As hinted by its name, the Signature Touch continues the legacy of the Signature series by carrying its iconic features. Under Vertu's new lead designer, Ignacio Germade, the masculine "V-spine" design and the D-ring latch (for popping open the Micro SIM tray cover) remain; though the ceramic ear pillow is now smaller and makes way for a titanium chin, instead of being surrounded by a metallic bezel. Another notable change is that the stereo speakers -- developed in partnership with Bang & Olufsen -- are now facing the front, which makes a lot more sense than the sideway speakers on the similar-looking Ti.
The ringtones produced by the London Symphony Orchestra sounded exceptional on those speakers, which isn't a surprise. According to Hutch Hutchison, Vertu's Head of Concept Creation and Design, each ringtone is tuned for optimal effect on each model, rather than just copying the same audio files to the whole range. A new addition on this end is the set of Dolby Digital Plus effects, which should come in handy for watching movies and playing games.
Another big collaboration on the Signature Touch lies within its 13-megapixel and 2.1-megapixel cameras. We're still surprised that Vertu managed to get renowned camera maker Hasselblad to help optimize the imaging performance; though sadly, we'll have to wait for the final camera software before we can judge the results.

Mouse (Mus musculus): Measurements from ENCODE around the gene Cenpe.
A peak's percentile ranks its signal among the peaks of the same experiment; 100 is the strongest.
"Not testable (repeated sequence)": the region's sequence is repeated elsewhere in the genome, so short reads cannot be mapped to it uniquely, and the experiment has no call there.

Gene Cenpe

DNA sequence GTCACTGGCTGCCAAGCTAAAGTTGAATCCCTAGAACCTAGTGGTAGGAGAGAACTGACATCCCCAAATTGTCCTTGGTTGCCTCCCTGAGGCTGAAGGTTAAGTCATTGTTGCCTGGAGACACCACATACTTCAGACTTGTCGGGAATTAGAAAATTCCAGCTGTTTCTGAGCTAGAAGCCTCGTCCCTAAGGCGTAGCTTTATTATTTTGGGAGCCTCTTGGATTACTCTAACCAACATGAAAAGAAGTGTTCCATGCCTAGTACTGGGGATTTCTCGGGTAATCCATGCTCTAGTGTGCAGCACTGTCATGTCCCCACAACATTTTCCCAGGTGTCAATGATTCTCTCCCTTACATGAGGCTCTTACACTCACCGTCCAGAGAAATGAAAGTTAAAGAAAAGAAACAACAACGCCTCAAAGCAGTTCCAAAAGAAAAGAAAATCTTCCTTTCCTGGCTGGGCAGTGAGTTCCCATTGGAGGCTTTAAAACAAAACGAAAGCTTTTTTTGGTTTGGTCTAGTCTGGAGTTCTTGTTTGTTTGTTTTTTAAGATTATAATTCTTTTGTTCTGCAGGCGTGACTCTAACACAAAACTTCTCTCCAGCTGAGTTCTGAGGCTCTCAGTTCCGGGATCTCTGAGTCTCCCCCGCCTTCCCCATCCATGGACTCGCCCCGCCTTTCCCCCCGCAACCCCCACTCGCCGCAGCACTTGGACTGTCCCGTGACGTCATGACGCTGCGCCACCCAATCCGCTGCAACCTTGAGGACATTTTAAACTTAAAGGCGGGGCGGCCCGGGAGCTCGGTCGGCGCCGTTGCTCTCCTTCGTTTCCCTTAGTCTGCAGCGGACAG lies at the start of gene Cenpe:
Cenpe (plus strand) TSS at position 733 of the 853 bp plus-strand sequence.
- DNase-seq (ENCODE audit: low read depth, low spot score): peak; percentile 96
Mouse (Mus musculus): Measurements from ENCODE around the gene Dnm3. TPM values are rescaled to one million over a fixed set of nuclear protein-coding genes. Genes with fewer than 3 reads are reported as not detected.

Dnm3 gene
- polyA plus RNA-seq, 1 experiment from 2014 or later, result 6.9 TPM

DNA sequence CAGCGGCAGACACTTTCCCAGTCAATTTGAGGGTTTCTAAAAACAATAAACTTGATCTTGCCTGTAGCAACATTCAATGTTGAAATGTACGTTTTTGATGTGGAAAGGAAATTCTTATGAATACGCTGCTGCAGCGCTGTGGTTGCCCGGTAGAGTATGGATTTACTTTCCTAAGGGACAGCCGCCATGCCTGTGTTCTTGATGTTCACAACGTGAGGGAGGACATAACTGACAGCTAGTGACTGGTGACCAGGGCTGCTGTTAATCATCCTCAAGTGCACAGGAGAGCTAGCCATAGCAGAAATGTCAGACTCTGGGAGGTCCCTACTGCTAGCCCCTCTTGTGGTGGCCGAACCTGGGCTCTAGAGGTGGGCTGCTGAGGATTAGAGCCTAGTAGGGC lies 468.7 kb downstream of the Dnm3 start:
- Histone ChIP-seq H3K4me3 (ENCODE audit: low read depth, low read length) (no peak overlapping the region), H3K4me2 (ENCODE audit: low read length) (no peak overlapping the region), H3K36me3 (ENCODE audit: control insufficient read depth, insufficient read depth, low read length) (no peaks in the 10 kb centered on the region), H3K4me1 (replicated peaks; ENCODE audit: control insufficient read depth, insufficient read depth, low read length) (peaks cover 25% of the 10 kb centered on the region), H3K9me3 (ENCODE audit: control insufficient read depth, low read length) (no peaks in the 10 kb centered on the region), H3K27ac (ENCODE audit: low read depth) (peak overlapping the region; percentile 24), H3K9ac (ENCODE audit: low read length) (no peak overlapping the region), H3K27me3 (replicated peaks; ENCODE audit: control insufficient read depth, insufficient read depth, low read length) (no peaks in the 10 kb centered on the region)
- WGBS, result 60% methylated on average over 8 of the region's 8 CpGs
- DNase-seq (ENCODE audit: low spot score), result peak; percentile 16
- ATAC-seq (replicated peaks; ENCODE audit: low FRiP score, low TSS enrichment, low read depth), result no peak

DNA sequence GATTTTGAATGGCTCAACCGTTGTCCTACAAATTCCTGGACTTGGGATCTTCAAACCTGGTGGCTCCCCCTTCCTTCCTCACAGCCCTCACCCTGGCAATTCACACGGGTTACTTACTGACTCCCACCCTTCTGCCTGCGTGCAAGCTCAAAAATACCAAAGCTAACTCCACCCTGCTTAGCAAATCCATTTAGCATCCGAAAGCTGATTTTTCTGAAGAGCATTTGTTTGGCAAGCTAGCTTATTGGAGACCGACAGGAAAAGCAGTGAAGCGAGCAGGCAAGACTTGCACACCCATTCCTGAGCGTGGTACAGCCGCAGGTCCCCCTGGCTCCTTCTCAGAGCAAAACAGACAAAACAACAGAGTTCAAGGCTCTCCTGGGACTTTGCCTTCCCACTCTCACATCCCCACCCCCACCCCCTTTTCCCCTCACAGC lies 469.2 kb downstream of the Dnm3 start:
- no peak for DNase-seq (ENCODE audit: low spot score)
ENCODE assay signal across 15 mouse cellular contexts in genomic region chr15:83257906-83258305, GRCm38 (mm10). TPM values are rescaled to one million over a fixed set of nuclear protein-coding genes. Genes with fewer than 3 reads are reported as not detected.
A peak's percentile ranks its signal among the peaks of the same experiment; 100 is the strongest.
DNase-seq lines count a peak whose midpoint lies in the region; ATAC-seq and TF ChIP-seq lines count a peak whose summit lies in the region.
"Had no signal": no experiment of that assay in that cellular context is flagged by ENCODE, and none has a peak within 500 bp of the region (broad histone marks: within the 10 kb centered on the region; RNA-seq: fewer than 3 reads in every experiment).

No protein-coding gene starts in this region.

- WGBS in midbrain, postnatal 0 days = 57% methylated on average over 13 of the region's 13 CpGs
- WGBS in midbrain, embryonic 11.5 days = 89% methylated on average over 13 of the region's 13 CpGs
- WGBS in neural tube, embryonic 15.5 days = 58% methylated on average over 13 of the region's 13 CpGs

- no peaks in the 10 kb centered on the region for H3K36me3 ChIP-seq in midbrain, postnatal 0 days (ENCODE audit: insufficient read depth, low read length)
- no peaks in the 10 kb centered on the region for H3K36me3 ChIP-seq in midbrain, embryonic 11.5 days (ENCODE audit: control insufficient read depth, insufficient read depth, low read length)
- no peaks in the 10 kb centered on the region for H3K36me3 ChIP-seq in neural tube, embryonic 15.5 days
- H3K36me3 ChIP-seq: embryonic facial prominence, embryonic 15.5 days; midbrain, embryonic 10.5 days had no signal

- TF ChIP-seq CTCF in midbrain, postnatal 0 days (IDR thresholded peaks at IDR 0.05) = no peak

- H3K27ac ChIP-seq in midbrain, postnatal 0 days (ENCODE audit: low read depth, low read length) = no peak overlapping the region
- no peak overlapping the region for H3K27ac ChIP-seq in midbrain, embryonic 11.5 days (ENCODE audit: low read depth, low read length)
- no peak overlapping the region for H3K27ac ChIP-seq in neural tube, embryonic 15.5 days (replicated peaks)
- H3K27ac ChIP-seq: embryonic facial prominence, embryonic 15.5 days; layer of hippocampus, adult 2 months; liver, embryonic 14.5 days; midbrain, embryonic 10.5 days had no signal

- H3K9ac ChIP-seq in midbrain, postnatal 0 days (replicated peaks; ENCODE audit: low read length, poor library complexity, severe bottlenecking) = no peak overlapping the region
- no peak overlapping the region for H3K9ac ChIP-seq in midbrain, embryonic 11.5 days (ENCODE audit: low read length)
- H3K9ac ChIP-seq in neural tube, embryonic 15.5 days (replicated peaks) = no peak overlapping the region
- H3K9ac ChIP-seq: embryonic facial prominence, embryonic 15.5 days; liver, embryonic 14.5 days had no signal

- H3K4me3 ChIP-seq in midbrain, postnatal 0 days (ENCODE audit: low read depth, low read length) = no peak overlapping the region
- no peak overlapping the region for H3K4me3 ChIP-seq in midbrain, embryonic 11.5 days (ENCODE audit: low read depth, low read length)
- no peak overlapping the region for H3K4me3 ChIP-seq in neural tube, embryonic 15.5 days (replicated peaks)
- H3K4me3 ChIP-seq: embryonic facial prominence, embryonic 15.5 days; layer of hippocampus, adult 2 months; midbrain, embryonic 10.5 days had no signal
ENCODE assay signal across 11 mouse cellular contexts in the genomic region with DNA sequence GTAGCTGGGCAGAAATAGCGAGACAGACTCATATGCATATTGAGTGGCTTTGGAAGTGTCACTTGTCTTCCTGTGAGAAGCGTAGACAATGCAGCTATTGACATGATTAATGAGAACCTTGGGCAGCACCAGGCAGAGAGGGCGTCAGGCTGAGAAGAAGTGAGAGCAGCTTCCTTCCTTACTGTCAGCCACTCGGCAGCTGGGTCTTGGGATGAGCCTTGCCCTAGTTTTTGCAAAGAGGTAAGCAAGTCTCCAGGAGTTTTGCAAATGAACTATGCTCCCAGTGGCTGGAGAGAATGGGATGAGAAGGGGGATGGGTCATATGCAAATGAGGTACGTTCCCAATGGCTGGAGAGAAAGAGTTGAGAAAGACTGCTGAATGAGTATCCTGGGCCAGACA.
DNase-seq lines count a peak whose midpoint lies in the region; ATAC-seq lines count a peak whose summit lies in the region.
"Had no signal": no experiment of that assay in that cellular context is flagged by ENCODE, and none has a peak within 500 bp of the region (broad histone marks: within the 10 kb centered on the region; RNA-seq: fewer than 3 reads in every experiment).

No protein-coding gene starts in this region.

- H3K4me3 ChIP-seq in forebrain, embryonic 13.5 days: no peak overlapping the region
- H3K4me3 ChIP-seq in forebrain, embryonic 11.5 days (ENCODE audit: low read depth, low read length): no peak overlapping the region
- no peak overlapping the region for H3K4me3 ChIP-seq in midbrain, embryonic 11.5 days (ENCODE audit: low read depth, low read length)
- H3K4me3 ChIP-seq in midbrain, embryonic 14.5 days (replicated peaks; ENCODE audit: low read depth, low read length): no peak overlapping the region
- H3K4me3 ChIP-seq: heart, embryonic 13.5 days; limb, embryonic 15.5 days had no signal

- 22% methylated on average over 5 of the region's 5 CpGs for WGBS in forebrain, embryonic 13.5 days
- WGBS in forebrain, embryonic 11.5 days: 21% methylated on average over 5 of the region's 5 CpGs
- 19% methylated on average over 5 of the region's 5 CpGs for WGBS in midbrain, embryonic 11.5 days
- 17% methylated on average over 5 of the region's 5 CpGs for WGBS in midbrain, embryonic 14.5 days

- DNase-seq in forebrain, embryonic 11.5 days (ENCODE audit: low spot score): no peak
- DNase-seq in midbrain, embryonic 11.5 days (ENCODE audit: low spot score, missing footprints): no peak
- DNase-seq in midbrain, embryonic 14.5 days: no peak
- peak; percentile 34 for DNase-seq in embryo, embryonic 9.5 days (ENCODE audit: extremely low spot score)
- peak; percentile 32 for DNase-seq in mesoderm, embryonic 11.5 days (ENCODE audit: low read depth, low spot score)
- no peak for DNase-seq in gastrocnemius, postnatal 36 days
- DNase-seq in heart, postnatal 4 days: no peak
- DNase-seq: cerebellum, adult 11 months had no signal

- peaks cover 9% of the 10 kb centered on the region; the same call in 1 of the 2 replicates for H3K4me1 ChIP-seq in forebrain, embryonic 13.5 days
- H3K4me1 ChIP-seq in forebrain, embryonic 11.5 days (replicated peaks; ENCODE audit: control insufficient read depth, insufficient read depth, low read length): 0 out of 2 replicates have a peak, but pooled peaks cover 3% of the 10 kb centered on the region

As with all Vertu devices, the Signature Touch has a dense, expensive feel with its 192g weight and hard metallic body. We didn't dare to do any torture test, but the grade 5 titanium body, the fifth-gen sapphire screen and the conditioned leather should stand the test of time. In addition to the usual drop test and steel ball test, the company's also made sure that this hand-assembled phone would operate just fine from as low as -45 degrees Fahrenheit all the way up to 176 degrees Fahrenheit.
The Signature Touch comes in a range of skins and colors. You start at $10,300/£6,750 with the basic "Jet Leather" (black and silver) or "Claret Leather" (red and silver), followed by other skin options (lizard or alligator) plus PVD coating option for the titanium frame, and capping at $21,900/£14,350 for the maxed-out "Pure Jet Red Gold" edition (black and gold). We actually liked the "Pure Navy Lizard" and the "Damson Lizard" the most for their unique textures, whereas Vertu's CEO Max Pogliani currently carries an equally exotic "Jet Alligator" customized with a black PVD titanium body (by default it's a bare metal body).
The lucky folks who have the cash to spare tend not to have a problem picking their favorite variants. In fact, some are known to buy multiple versions of the same model, thus also accumulating years worth of bundled one-year concierge service in the process (it's otherwise "just" £2,000 or about $3,400 annually for the classic service, or double that to continue having a dedicated agent). If we were given a chance to try this service, we'd totally just get a butler to write up this article while we sit by the pool at an exclusive clubhouse.
Disclaimer: This article was not written by a butler.